CBS-TV announced April 19 that Reba McEntire has signed to star in a TV movie of Irving Berlin's Annie Get Your Gun, with Barry and Fran Weissler among producers.
The Weisslers current stage revival of the famed tuner about Annie Oakley got a major shot in the arm earlier this year when country superstar McEntire joined the company in the title role. Rave reviews for her country-twanging performance warmed up the box office and rejuvenated the show. Bernadette Peters and Tom Wopat were the original stars of the Tony Award-winning revival, which opened in Broadway in early 1999.
The TV movie is now in development for broadcast on CBS. Producers include CBS Productions, Jaffe-Braunstein Films ("Rodgers and Hammerstein's South Pacific"), Starstruck Entertainment and the Weisslers.
The highly fictionalized tale of sharpshooter Annie Oakley and her romance with promoter-husband, Frank Butler, offers some of the 20th century's most beloved tunes, including "There's No Business Like Show Business," "Doin' What Comes Natur'lly," "The Girl That I Marry," "Lost in His Arms," "Anything You Can Do" and "I Got the Sun in the Morning."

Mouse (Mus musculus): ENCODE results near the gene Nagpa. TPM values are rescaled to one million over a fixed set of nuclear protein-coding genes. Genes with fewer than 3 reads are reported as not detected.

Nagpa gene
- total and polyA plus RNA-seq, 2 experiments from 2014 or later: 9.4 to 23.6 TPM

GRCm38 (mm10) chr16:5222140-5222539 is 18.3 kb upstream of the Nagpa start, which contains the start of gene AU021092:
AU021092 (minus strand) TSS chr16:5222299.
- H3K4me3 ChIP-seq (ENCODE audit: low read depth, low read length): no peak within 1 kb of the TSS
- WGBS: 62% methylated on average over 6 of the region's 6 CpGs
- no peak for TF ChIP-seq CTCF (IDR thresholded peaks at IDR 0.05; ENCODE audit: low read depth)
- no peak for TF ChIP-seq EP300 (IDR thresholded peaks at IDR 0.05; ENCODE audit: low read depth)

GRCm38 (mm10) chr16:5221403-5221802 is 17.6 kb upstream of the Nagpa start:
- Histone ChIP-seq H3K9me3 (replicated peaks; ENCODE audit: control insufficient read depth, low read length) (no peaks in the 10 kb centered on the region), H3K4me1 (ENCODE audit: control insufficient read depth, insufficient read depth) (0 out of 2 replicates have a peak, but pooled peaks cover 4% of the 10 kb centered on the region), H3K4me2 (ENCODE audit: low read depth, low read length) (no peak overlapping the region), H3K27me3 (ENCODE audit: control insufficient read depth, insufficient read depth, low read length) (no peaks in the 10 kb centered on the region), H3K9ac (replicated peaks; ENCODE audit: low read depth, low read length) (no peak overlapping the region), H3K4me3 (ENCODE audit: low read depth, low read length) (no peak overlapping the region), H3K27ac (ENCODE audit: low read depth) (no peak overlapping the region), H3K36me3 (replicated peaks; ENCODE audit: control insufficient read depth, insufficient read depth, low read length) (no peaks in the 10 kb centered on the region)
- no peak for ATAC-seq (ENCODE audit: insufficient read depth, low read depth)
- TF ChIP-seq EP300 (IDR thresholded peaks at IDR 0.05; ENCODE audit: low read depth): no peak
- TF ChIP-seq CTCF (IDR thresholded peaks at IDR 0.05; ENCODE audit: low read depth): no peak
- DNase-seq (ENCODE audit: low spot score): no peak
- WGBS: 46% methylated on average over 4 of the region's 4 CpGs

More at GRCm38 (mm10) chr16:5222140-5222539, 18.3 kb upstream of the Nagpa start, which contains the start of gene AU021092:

Coinciding with the announcement of the film is news that Grammy Award-winner McEntire will stay on with Annie Get Your Gun at Broadway's Marquis Theatre until June 22. She was originally announced through May 27. She joined the troupe Jan. 26. This won't be the first time McEntire has played Oakley on the small screen. She appeared as the country-fried markswoman in the TV miniseries "Buffalo Girls," on CBS.
Producer Howard Braunstein told Playbill On-Line April 20 that there is no timetable yet for the project, and that the possible actors' and writers' strikes may impact the telepic's progress. He did confirm the story will be "opened up" as a feature-like studio film rather than a document of the Marquis production. Peter Stone, who adapted the original libretto by Herbert and Dorothy Fields for the revival, is penning the screenplay. Stone erased some of the offensive, outdated references to Native Americans in the stage script, and streamlined and rethought plot elements.
"It's a fantastic musical, it's an American classic," said Braunstein. "Combined with Reba, who defines the role, it's a natural fit for CBS."
Other Jaffe-Braunstein projects have included "The Nero Wolfe Mysteries" and "First Do No Harm."